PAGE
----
The Incredible Story of Frances Gabe and Her Self-Cleaning Home
The New York Times pays tribute to an American inventor, builder, and feminist who, more than anything, hated housework.
Designing a Better Little Free Library
The care that goes into each Little Free Library makes each example special and unique. A little architectural expertise can't hurt either.
Portland's Unique Tours Offer Insight Into Neighborhood History and Culture
A small non-profit in Portland, Oregon is attempting to provide neighborhood-based historic and cultural information for residents and tourists in specific, unique ways.
Moscow Cyclists Doing it for Themselves
Jennifer Hattam profiles a DIY project of artist Anton Polsky, who set out to create a better bike map for the city of Moscow.
Using Balloons for Bird's Eye View of Community
At the GeoDesign conference in San Diego we heard mention of folks at MIT using helium balloons with cameras attached to take aerial pictures. Thinking this was a fabulous idea I decided to find out more and see if this was a technique [...]
The Age of DIY Urbanism
Economic crises tend to manifest themselves in specific design trends, especially in the field of architecture. This latest recession has spurred the age of Do-It-Yourself architecture and urbanism.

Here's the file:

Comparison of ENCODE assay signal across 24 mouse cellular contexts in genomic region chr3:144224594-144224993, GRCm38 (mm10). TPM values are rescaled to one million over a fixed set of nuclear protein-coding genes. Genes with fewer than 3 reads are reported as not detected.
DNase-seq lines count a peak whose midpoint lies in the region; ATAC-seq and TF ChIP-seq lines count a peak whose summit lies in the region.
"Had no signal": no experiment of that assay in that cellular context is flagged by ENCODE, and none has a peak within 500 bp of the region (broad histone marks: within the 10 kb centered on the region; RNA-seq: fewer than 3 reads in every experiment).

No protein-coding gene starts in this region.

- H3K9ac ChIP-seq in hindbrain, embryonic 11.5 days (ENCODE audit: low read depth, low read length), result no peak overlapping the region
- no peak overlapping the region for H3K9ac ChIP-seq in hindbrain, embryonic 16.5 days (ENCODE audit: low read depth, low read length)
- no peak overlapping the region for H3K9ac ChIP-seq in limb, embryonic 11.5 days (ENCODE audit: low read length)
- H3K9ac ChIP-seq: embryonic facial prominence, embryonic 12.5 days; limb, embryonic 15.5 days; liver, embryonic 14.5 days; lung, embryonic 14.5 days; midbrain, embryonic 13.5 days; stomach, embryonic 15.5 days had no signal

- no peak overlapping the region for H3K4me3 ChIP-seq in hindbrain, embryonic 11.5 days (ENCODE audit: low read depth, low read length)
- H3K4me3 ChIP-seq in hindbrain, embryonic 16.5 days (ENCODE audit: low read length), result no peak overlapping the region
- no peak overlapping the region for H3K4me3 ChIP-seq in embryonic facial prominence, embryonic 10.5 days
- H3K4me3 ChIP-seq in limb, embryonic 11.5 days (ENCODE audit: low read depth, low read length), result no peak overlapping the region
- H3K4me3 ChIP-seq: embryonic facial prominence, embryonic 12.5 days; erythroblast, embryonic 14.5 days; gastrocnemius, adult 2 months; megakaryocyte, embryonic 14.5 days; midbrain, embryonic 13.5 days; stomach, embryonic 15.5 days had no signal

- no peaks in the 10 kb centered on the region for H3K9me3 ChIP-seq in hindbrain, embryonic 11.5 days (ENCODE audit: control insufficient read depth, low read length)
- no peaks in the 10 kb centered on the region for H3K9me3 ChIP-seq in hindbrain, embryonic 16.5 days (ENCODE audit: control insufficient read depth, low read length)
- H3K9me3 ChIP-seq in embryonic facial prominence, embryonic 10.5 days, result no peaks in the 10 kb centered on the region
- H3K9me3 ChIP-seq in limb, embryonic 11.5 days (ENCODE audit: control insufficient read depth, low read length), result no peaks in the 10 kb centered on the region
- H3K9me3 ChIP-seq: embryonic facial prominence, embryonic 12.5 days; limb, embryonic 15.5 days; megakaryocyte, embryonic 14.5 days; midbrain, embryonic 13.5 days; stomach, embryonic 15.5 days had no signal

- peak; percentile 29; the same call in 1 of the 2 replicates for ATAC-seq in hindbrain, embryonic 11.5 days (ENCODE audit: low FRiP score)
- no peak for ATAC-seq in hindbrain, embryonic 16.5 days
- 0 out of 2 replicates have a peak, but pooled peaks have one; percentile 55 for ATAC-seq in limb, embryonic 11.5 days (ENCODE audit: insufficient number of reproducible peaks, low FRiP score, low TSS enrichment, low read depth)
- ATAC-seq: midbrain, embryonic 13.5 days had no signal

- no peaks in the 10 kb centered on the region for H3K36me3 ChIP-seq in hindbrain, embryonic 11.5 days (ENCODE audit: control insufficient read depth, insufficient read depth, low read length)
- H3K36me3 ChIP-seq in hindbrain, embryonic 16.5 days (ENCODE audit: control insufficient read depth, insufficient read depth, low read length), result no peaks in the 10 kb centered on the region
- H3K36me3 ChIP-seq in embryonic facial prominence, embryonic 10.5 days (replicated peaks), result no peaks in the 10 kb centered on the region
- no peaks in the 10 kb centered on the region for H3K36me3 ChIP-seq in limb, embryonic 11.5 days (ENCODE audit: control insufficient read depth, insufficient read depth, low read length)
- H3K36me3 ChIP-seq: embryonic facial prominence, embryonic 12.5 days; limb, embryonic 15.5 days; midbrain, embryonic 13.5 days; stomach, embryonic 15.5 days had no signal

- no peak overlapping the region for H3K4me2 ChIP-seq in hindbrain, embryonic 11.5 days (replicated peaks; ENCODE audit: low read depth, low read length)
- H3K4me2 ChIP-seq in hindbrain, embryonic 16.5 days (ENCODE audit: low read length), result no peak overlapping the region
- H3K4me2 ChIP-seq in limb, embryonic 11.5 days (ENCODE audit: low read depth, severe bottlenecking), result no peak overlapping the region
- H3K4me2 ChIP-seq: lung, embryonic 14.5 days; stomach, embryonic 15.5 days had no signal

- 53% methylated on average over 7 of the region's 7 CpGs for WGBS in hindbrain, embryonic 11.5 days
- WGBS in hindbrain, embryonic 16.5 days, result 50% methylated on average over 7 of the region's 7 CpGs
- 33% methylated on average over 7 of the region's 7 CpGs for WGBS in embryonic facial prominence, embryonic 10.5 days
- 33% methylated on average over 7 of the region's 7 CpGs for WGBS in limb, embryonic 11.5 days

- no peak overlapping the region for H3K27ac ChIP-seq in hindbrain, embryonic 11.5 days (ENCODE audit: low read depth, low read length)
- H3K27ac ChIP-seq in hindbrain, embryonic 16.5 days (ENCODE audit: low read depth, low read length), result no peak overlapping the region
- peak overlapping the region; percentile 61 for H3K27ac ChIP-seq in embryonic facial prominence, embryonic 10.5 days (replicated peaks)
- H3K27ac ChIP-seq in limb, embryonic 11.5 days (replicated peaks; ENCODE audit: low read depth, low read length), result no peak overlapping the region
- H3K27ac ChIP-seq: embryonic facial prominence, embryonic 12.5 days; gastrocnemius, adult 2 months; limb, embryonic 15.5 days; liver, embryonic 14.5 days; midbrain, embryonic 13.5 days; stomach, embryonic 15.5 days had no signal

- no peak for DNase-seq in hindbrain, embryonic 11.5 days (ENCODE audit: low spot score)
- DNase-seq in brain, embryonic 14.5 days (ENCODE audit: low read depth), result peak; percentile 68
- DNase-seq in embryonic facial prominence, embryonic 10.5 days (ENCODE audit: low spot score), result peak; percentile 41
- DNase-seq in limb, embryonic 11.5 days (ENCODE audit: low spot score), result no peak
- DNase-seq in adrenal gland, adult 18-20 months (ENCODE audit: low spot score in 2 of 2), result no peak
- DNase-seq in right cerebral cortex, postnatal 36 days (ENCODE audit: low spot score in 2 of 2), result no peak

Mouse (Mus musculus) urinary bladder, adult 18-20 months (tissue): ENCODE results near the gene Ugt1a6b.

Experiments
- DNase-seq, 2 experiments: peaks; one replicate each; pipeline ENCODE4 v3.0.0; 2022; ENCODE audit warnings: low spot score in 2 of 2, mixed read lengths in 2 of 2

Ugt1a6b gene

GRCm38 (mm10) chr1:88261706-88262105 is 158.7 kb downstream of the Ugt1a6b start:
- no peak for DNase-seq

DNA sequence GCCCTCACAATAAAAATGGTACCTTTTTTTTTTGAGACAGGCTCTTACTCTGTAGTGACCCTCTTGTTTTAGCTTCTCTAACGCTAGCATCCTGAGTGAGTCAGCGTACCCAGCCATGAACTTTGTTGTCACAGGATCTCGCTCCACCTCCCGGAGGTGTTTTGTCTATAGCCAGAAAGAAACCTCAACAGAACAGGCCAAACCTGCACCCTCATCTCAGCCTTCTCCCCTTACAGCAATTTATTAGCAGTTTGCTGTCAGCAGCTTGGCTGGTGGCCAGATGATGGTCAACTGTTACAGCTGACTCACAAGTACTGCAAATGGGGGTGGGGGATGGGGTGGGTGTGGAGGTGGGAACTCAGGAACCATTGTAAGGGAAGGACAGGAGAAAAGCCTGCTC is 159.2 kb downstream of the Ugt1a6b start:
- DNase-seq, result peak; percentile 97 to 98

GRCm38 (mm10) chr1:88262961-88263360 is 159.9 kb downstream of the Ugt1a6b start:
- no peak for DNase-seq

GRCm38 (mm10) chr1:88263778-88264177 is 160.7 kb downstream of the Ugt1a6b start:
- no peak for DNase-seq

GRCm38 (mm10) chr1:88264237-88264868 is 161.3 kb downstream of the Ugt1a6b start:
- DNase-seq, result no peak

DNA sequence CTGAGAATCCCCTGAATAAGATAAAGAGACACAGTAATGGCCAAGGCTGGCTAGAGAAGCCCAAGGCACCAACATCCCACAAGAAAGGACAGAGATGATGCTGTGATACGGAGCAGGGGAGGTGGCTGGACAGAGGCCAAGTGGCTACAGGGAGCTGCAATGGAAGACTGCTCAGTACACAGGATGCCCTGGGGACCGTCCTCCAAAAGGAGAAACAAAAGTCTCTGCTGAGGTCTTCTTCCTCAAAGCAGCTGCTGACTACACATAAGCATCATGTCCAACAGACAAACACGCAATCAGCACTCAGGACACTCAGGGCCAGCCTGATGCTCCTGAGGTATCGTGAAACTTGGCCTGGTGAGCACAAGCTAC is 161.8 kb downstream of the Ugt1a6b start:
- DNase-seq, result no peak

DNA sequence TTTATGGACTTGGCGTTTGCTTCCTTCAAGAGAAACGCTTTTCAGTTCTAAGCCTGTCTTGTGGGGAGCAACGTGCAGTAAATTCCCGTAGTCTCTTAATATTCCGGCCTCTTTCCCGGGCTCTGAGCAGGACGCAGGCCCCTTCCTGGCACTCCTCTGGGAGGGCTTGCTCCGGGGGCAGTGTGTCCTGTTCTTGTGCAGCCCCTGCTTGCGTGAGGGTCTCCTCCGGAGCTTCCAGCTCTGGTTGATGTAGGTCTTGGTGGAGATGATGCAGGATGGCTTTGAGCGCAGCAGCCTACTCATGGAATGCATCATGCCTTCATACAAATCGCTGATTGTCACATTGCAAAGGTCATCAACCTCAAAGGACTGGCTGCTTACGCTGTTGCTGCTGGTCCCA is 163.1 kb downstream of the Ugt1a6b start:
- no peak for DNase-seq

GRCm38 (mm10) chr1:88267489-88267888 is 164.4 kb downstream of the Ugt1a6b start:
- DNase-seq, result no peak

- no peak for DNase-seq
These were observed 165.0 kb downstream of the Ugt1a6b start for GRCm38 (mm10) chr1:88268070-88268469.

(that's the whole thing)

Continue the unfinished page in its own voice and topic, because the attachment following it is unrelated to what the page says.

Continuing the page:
The Busiest Street In Town
Few children’s books skillfully cover the subject of urban planning. Chicago's Wacker Manual for the Plan of Chicago (1911), David Macaulay’s lavishly illustrated City:A Story of Roman Planning and Construction (1974), and most recently, Planetizen's Where Things Are, From Near to Far (2008) are standouts.
Connecting to Internet in Remote Areas to Bring High Tech Tools to Town Meetings
Even when the circuitry is beyond us mere mortals, DIY comes to the rescue In town meetings we use the Internet for a wide variety of uses, from photo walls to display images collected during our WalkShop tours, to brainstorming and voting with our AnyWare suite of tools, to collecting ideas using Google Docs or Google MyMaps at round tables. The latest WiFi cards are making connecting to the Internet possible in places where the Internet normally is not available.
DIYcity.org - Leveraging Web 2.0 for Smarter Cities
Here in New York City, there is an incredibly popular burger stand in Madison Square Park called The Shake Shack. It's one of the touchpoints for Silicon Alley, and a great meet-up spot. The problem is that its usually insanely crowded, with an hour-long line stretching well across the park.Not to be defeated, Silicon Alley geeks created the Shake Shack Twitter Bot, which serves as a sort of chat room for people to report wait times at the Shake Shack. It's a few dozen lines of code that leverages Web 2.0 technology to make the city smarter, more efficient, and more fun.
City of Grand Forks, North Dakota
HUD's Office of Policy Development and Research
Harvard GSD Executive Education
City of Laramie, Wyoming
Colorado Department of Local Affairs
Lassen County Planning and Building Services
This six-course series explores essential urban design concepts using open source software and equips planners with the tools they need to participate fully in the urban design process.